by Barb Mazarakos
Happy New Year! It seems like each year goes a little faster and here we are now with the start of 2019, another 365 days of blank slate in front of us. Some of us may have made resolutions: lose weight, eat more veggies, read a book a month, get to church more regularly. We look at the start of a new year as a chance to better ourselves physically, mentally, spiritually. I long ago gave up making resolutions; I never seem to get past mid-January on most of them anyway. Instead I make a list at the end of each year of things I would like to improve in the year ahead. Sometimes it has to do with my physical well-being (I could definitely use more veggies and less caffeine in the new year) and others my spiritual (giving 100% focus to my daily devotional readings instead of letting my mind wander to the never shrinking to-do list makes the cut for 2019). Whatever that list holds, it is made up of things I would like to do to make myself a little better/healthier/at peace today than I was yesterday.
As I started tossing ideas around for the year ahead, I started to wonder- what if one of the ways I try to improve myself, also improves the life of someone else? Often when we think of “Missionaries”, we think of people like the 12 Apostles Pete Schrank mentioned in his article in this issue. Most were regular men called and prepared by God to go across physical borders to spread the Gospel. They sacrificed and they served and sometimes they died, all to follow the directions of the Great Commission and spread the Word of God to all the nations. You and I may not be ready to take up that kind of journey, but what about on a smaller scale? Where is God calling you to be a “Missionary” a little closer to home?
Of course the first and most obvious answer to that question could be right here at Christ Lutheran Church. There is always a need for another Sunday School or VBS staff member, singer in a choir, or writer for the newsletter. If you are handy with tools, computers, reading a lesson on a Sunday morning, or handing out bulletins before church, there’s a spot we could use you. But I would also encourage you to look beyond the walls of CLC and into our surrounding community. As we as a society seem to turn more and more into ourselves and our technology, where does that leave all of the helping agencies and people who need social contact from more than their computer screen?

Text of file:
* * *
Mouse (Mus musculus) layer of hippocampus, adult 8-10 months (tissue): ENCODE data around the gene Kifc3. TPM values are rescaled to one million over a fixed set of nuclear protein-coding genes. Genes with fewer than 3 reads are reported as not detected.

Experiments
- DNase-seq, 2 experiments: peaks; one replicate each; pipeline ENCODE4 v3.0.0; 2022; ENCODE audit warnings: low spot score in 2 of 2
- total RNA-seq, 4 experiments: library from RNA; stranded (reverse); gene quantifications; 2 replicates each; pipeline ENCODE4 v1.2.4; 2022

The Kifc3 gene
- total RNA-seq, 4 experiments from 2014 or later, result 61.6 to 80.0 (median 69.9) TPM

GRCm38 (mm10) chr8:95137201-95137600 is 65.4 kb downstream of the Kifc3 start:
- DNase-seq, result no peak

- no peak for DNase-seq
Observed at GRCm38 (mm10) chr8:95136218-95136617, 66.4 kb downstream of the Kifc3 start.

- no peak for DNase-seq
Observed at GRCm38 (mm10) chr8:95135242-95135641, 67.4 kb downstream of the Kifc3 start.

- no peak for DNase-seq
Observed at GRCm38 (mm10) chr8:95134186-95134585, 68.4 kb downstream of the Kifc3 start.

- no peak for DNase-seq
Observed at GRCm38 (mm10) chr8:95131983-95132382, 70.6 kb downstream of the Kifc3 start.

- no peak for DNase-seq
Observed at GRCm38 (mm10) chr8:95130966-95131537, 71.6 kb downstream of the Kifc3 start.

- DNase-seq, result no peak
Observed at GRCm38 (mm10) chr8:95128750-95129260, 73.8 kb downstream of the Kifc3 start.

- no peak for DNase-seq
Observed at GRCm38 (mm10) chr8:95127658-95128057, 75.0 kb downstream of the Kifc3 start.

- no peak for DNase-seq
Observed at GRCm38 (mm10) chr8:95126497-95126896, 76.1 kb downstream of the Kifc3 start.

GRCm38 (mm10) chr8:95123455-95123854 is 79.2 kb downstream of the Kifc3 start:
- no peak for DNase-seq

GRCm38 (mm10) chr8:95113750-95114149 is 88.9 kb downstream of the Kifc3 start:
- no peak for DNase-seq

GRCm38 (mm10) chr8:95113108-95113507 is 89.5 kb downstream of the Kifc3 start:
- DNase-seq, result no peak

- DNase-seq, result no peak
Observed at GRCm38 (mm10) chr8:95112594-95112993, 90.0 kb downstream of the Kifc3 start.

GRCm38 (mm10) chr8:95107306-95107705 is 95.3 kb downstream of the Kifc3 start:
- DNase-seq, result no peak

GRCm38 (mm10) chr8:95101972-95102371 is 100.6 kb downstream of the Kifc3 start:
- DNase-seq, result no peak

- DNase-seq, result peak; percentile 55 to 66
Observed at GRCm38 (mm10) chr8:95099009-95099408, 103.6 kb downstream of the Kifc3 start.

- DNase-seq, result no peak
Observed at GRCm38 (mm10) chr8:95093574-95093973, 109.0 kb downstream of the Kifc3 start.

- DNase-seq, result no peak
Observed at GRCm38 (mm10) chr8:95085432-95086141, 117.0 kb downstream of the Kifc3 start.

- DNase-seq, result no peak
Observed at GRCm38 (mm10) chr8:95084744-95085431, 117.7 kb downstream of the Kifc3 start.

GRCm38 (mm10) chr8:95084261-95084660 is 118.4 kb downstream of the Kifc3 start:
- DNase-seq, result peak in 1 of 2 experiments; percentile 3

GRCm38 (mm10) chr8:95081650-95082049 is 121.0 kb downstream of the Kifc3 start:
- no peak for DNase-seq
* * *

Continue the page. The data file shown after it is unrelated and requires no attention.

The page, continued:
Do you have a confidence working with children? Perhaps you could tutor or get involved with a mentoring program. There is no such thing as too many caring adults in the life of a child. Good in the kitchen? Double tonight’s meal for your own family and visit someone who recently lost a loved one or had a baby or suffered an injury that makes cooking hard on them. And be sure to allow time to chat with them when you drop the meal off. So many people are lonely in this big world, and what would make them happier than anything is just a conversation with someone. Know of a neighbor who doesn’t drive anymore but wants to go to church? Offer to pick them up and take them home. Volunteer at a soup kitchen. Cut the elderly neighbor’s grass. Donate a toy at Christmas. If you aren’t sure where to look for such opportunities, may I suggest your local township office? If they can’t give you direction, I bet Pastor Ray could.
Mission work is all about spreading the Word of God to all people. What better way to do that than to SHOW His love in action? Our world may be getting smaller thanks to technology, but in many ways it seems to also be getting colder. As the New Year begins and you look for ways to make your life better, please consider mission work. Big or small, there are few things that feel as good as doing good for someone else.
“…do not merely look out for your own personal interests, but also for the interests of others.”